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Dubai belies lagging hotel metrics in GCC
March 28 2013

Hoteliers are reaping strong returns in Dubai, but elsewhere throughout the Gulf Cooperation Council hotel performance slowed considerably during 2012.

  • Dubai posted a 2.9% increase in occupancy and a 7.7% increase in ADR in dirham terms during 2012, according to STR Global.
  • Doha reported a 10.5% decrease in RevPAR in Qatar riyal terms during 2012.
  • Riyadh saw occupancy contract by 6.6% to 56.6% during 2012.

I left Dubai at the end of 2009 when the whole United Arab Emirates region started to feel the effect of the global financial crisis. Real estate developments started to be put on hold or simply were canceled.

Fast forward to today when I’m nearly drowning amid the buzz of activity surrounding me as I try to write from the heart of the Dubai International Financial Centre.

David Grossniklaus

One of the most apparent observations—in addition to the new profiles dotting the city’s skyline—is the fact that Dubai seems to have continued its major infrastructure work during the down cycle, including the completion of the metro. That diligent approach has proven important as the city surfs the recovery wave and welcomes a swell of inbound travelers, including a record 10 million-plus during 2012.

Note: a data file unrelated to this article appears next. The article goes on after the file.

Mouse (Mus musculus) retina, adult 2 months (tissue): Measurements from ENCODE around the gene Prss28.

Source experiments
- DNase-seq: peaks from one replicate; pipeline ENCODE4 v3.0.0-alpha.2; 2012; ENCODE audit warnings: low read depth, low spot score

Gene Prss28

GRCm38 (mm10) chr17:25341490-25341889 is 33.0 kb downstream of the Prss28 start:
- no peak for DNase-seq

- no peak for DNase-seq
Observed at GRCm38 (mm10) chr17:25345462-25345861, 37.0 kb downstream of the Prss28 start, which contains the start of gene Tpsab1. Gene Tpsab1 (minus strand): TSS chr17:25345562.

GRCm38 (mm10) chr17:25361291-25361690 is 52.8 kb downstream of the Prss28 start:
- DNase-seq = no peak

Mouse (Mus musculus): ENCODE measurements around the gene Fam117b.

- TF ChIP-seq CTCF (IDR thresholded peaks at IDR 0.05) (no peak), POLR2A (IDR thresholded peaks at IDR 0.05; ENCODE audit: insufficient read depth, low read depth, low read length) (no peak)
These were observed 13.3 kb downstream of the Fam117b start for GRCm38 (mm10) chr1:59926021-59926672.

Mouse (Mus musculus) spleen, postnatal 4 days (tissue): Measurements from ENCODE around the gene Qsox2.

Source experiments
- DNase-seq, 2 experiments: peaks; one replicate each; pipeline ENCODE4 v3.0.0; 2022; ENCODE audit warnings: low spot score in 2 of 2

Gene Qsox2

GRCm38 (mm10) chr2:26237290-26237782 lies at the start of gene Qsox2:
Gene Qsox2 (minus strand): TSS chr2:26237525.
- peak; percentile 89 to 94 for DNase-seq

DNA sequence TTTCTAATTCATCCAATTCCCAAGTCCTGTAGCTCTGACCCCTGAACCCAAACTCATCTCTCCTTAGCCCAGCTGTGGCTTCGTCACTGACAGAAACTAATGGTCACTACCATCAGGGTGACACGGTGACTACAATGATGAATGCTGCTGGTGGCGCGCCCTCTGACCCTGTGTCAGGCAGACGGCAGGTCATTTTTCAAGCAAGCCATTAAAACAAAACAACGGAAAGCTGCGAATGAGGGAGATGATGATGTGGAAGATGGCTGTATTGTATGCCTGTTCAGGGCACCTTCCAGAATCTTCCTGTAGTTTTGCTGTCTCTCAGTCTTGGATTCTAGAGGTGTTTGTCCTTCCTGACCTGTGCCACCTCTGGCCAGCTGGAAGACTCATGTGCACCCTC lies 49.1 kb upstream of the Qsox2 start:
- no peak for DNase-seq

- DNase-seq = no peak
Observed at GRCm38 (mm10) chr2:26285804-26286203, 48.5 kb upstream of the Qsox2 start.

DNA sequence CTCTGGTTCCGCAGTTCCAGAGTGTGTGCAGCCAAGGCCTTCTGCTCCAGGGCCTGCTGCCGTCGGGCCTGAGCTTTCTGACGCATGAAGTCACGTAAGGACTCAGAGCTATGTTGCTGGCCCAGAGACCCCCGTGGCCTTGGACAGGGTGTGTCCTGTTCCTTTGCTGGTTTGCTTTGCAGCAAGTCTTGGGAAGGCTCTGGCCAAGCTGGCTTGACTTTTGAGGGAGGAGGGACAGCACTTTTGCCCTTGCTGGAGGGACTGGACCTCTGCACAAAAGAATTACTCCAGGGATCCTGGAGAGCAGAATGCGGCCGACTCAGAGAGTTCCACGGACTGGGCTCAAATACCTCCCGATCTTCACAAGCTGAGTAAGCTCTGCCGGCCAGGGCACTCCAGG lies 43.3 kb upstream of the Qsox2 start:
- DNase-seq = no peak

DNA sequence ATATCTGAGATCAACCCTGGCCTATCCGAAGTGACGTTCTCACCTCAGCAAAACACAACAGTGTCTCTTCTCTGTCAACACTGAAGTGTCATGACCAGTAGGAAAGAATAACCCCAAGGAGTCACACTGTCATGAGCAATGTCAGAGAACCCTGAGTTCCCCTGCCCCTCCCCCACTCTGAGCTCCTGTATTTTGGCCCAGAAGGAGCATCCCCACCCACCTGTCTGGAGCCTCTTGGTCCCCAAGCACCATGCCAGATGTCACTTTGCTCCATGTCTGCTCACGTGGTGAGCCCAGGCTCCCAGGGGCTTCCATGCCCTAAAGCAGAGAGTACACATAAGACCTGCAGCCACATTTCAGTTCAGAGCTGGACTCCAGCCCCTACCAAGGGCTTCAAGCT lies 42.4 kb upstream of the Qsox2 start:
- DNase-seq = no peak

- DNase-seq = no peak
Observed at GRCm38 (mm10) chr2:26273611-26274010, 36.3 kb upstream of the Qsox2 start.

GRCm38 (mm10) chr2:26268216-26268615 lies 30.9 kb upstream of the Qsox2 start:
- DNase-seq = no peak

The increase in demand has had a positive impact on hotel performance. During 2012, occupancy was up 2.9% to 77% in the emirate, while average daily rate in dirham terms was up 7.7%, according to STR Global, sister company of

In other key markets throughout the Gulf Cooperation Council, however, hoteliers have not been as lucky.

Doha, Qatar
Doha’s 10.5% decrease in revenue per available room in Qatar riyal terms during 2012 is attributable mainly to the market’s 7.6% drop in occupancy to 56.2%, according to STR Global. The market was negatively impacted by a 32% increase in new supply, according to DTZ’s Property Time report, which put some pressure on prices and occupancy.

Hoteliers should not expect relief any time soon. Doha, which will host the Fédération Internationale de Football Association World Cup, will see an additional 50 hotels and 45,000 rooms by 2020 concentrated in the top end of the market, according to a report in Hotelier Middle East.

In the first month of the year, RevPAR in Doha decreased by 0.1%. This decline was mainly the result of a 5.7% decrease in ADR; occupancy was up 5.9% year on year to 62.2%, according to STR Global.

With significant milestones ahead—which include the opening of the new airport, the completion of infrastructure development and the continuous growth of Qatar Airways as one of the global players (announced to join One World Alliance last October)—Doha is expected to see an increase in visitors arrivals alongside the increase of new hotels.

The Economist Intelligence Unit forecasts Qatar to generate gross-domestic-product growth of 5.8% during 2013, and to continue to grow annually by 6.3% until 2020.

Riyadh, Saudi Arabia